Did you know the saying "God willing and the Creeks don't rise" was in reference to the Creek Indians and not a body of water? It was written by Benjamin Hawkins in the late eighteenth century. He was a politician and Indian diplomat. While in the south, Hawkins was requested by the President of the United States to return to Washington. In his response, he wrote, "God willing and the Creeks don't rise." Because he capitalized the word "Creeks" it was understood that he was referring to the Creek Indian tribe and not a body of water.
UPCOMING WEEKS In addition to the lectionary resources there are thousands of non-lectionary, scripture based resources...
Dean Feldmeyer Mary Austin Christopher Keating Ron Love George Reed Bethany Peerbolte Thomas Willadsen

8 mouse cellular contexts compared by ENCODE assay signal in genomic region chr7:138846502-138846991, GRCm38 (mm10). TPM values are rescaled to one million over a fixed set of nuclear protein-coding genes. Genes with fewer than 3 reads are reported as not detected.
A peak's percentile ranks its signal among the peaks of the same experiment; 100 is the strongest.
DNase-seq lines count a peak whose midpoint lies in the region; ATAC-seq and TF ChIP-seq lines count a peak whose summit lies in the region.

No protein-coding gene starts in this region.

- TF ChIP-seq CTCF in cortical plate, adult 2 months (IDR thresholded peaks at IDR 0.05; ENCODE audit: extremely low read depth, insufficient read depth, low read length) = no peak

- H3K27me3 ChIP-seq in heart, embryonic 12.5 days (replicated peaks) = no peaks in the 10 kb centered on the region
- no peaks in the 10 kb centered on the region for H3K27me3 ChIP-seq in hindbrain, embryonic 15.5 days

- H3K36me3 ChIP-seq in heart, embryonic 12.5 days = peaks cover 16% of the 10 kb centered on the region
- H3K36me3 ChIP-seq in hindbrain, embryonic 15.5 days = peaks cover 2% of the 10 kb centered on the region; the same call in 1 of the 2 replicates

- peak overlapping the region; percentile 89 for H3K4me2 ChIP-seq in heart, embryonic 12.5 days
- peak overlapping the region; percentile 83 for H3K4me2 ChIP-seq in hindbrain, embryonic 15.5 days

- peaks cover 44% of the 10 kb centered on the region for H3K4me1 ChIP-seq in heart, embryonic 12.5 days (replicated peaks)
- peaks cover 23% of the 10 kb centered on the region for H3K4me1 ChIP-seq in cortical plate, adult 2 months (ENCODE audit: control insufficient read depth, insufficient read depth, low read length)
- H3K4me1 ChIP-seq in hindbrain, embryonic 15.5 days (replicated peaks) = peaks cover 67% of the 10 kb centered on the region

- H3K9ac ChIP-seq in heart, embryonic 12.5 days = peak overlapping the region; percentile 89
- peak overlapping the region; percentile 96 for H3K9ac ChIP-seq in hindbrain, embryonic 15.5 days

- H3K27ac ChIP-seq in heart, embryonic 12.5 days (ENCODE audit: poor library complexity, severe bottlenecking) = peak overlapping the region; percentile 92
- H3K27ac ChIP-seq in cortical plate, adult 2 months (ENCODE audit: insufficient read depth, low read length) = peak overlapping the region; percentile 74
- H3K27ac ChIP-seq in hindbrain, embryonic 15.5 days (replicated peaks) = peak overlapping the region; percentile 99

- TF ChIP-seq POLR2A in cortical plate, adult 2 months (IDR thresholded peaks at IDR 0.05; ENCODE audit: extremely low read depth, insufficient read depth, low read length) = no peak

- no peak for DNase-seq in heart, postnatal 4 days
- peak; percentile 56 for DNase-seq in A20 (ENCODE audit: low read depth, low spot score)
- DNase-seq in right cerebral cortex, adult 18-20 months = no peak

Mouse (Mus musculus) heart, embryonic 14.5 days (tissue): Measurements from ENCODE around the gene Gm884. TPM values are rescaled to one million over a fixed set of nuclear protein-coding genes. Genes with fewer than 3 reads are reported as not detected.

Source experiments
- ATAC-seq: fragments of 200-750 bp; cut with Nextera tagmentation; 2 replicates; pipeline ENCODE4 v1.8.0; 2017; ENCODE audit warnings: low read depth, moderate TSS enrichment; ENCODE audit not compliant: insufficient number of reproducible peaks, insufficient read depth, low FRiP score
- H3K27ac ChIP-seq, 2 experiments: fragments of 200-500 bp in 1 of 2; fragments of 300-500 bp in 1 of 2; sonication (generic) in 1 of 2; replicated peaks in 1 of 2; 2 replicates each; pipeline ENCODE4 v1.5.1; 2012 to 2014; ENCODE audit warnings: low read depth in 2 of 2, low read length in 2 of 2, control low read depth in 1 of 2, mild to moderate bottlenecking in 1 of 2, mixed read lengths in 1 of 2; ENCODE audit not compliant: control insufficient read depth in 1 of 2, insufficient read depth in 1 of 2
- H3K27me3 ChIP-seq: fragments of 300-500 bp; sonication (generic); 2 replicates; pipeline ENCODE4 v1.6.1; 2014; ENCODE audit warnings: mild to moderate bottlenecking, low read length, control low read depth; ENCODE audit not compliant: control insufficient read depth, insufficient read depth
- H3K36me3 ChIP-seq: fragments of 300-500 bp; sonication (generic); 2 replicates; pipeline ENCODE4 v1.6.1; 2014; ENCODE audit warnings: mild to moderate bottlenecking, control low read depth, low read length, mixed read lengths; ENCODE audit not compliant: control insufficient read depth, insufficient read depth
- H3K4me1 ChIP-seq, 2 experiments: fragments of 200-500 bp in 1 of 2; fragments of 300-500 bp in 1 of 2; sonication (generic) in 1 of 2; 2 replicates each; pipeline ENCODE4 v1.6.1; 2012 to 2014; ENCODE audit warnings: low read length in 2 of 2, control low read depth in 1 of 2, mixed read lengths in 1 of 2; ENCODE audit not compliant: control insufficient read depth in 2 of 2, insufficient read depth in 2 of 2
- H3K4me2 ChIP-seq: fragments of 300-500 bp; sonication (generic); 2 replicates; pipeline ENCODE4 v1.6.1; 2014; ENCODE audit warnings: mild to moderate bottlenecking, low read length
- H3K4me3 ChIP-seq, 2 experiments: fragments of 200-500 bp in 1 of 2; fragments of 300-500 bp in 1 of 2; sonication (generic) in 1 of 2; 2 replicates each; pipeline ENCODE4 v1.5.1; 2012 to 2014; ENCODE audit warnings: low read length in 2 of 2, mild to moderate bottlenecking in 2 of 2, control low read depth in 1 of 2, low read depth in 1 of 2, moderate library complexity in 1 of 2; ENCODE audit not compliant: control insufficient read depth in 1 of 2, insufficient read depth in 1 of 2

For September 29, 2019:
The Backfire Effect by Dean Feldmeyer — When we hold an erroneous belief and are proven wrong, we tend to hang onto that belief even more fervently than before. That’s called the “Backfire Effect,” and Jesus knew about it.
Remember the story of Robin Hood? Robin Hood was no common thief; he was a distinguished social savior serving as an agent of the proper redistribution of wealth. “I take from the rich and give to the poor,” he said. Robin Hood believed Nottinghamshire should be one big, happy family, and he patrolled the highways and byways to make it so for the children and the peasants.
Our Sunday paper is so full of glossy magazine extras of various sorts, that it practically requires a wheel barrow to carry it all. I never get through all that is offered, but I do like to spend a leisurely hour or so reading some of the paper and flicking through the magazines, marvelling at the bizarre and flamboyant life-style apparently enjoyed by some people. Occasionally there are more serious articles as well and sometimes there can be quite a strange combination of articles, such as an article on diet immediately followed by several pages on chocolate cookery.